The window of my room looks out on an alley which is uncanny. If I’m still up late of an evening, round about eleven o’clock, things begin to get noisy in the alley and the cats squeal, the dogs bark, the ghosts laugh and howl and rattle the windows of the house opposite. But it’s all quite natural because the lamplighter lives in the alley and he goes on his rounds at eleven o’clock.

Now I have written two full pages and if I wanted to do what you do, I would now write: “Now you will probably be satisfied because I have told you so much. Next time I shall tell you just as much.” This is the way you do it; you write me two pages, with the lines set very far apart, and you leave the other two pages quite empty. But so that you can see that I don’t do the same as you and do not give tit for tat, I shall do my best to fill up four closely written pages for you.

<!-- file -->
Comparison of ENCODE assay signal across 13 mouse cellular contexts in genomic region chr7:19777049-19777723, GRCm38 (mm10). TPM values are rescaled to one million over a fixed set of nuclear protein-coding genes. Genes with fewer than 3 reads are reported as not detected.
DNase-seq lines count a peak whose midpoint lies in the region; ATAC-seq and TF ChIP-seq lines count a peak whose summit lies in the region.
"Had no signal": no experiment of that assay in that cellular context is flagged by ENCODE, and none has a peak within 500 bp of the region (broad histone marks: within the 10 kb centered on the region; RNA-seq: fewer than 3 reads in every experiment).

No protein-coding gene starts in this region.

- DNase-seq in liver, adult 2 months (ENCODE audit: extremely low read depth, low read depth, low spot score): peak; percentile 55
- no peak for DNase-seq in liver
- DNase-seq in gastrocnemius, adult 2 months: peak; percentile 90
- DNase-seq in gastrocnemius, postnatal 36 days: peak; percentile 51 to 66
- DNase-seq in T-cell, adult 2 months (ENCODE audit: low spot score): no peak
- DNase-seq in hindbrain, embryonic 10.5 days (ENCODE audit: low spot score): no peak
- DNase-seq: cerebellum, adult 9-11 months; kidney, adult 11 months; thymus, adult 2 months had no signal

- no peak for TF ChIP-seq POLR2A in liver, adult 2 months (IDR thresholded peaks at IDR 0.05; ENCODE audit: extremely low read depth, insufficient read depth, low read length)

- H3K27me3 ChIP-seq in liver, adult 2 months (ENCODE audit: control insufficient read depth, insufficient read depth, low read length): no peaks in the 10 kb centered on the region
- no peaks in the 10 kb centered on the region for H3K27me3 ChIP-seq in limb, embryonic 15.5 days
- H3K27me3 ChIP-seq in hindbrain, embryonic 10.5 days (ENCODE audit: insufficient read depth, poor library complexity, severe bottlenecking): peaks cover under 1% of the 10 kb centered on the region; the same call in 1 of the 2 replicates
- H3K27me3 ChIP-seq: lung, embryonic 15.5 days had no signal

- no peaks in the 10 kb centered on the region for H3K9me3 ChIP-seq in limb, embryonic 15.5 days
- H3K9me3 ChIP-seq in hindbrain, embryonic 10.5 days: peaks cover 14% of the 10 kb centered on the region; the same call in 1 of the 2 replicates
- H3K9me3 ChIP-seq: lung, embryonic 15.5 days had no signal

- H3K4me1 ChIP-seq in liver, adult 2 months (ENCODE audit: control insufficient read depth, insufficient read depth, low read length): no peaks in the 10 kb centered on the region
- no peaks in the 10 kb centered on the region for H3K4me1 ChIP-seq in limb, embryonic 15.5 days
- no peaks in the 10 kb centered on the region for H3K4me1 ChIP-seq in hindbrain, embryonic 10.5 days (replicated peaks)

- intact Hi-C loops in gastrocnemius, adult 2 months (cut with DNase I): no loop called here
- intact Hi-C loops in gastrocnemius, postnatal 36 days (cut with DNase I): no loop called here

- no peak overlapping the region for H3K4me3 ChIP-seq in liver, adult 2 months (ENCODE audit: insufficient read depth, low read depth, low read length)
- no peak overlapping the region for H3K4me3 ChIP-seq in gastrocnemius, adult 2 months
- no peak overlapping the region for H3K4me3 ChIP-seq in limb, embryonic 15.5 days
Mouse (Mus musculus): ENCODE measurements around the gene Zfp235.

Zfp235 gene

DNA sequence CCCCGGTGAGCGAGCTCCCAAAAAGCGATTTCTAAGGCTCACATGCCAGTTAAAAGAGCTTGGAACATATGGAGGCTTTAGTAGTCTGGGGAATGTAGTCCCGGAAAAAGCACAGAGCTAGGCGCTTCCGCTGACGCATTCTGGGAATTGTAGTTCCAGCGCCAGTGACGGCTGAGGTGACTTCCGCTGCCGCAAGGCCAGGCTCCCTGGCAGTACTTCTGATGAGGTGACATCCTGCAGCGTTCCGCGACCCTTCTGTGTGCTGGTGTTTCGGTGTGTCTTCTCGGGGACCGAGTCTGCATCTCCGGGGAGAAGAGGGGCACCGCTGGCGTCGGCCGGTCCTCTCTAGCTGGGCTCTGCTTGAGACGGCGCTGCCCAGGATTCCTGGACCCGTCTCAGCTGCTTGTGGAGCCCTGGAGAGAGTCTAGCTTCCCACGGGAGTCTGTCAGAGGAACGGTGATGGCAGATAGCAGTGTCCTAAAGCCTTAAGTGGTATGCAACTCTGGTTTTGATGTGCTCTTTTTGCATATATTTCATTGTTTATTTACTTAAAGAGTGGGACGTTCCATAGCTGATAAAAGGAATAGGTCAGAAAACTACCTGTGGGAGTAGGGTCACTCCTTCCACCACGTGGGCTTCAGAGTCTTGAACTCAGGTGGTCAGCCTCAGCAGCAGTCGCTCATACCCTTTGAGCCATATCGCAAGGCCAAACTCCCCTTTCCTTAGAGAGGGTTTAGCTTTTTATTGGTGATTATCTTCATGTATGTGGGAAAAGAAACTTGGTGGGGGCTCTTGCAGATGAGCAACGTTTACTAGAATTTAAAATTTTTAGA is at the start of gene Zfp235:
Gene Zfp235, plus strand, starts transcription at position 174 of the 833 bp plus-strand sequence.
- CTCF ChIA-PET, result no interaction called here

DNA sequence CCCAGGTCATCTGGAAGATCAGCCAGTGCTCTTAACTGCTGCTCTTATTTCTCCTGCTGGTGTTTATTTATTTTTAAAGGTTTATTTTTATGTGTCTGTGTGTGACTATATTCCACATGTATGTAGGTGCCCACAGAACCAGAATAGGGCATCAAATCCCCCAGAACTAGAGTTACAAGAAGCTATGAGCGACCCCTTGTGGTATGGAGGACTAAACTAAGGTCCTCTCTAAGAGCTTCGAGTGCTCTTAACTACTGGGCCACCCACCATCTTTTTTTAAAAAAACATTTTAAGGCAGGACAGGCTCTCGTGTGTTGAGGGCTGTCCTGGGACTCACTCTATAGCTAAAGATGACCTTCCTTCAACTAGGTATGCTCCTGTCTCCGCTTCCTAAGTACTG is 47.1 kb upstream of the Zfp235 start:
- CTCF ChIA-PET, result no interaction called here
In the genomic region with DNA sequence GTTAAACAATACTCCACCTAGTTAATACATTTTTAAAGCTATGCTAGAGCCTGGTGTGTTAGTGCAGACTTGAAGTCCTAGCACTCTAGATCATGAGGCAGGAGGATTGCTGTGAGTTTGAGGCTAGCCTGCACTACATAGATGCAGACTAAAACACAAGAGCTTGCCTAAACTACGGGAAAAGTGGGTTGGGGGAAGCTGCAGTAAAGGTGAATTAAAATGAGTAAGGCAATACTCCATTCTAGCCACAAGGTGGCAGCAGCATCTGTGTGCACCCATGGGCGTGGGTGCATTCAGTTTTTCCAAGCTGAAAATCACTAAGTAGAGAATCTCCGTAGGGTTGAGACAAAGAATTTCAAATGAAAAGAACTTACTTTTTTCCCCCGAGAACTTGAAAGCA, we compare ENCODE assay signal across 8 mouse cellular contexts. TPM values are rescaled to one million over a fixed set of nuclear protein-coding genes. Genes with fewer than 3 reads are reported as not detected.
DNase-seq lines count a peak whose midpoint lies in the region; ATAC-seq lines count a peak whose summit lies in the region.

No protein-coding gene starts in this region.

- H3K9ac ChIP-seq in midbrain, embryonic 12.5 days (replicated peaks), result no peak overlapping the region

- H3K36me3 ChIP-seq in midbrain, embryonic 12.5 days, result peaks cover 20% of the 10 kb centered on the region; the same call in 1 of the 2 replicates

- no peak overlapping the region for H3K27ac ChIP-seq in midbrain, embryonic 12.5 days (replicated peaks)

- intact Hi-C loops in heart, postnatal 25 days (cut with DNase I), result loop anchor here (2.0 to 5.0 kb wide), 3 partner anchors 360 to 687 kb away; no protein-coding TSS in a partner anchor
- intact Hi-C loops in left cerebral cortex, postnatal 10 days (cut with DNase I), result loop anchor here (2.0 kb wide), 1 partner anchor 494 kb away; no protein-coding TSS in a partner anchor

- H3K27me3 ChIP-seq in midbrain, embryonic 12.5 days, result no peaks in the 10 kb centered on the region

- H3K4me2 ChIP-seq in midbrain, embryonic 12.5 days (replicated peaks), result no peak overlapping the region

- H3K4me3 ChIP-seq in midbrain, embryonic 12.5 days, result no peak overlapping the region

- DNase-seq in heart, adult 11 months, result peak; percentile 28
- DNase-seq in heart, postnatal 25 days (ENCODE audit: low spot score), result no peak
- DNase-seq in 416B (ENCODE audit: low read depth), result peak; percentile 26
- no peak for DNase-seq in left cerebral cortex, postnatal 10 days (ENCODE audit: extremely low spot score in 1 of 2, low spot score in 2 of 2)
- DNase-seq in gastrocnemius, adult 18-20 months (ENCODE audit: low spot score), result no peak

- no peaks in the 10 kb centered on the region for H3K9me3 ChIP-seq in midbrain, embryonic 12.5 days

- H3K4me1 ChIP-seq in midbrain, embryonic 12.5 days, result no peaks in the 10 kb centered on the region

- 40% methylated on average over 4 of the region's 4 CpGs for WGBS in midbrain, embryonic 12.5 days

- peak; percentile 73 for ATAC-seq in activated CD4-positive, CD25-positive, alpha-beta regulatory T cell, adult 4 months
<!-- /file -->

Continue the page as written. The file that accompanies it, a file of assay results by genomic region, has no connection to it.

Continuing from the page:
This morning a barber came round and Herr Pastor [Georg Gottfried Treviranus] wanted me to have a shave for he said I looked quite revolting. But I do not do so. Father [Friedrich Engels] said that I should leave my razors locked up until I need them and he left a fortnight ago today and my beard certainly cannot have grown so much in that time. And now I shall not shave until I have a moustache as black as a raven. And you know, Mother told Father to give me a razor to take with me and Father answered that would be tempting me to start shaving, and he would buy me some himself in Manchester, but I don’t use them on principle.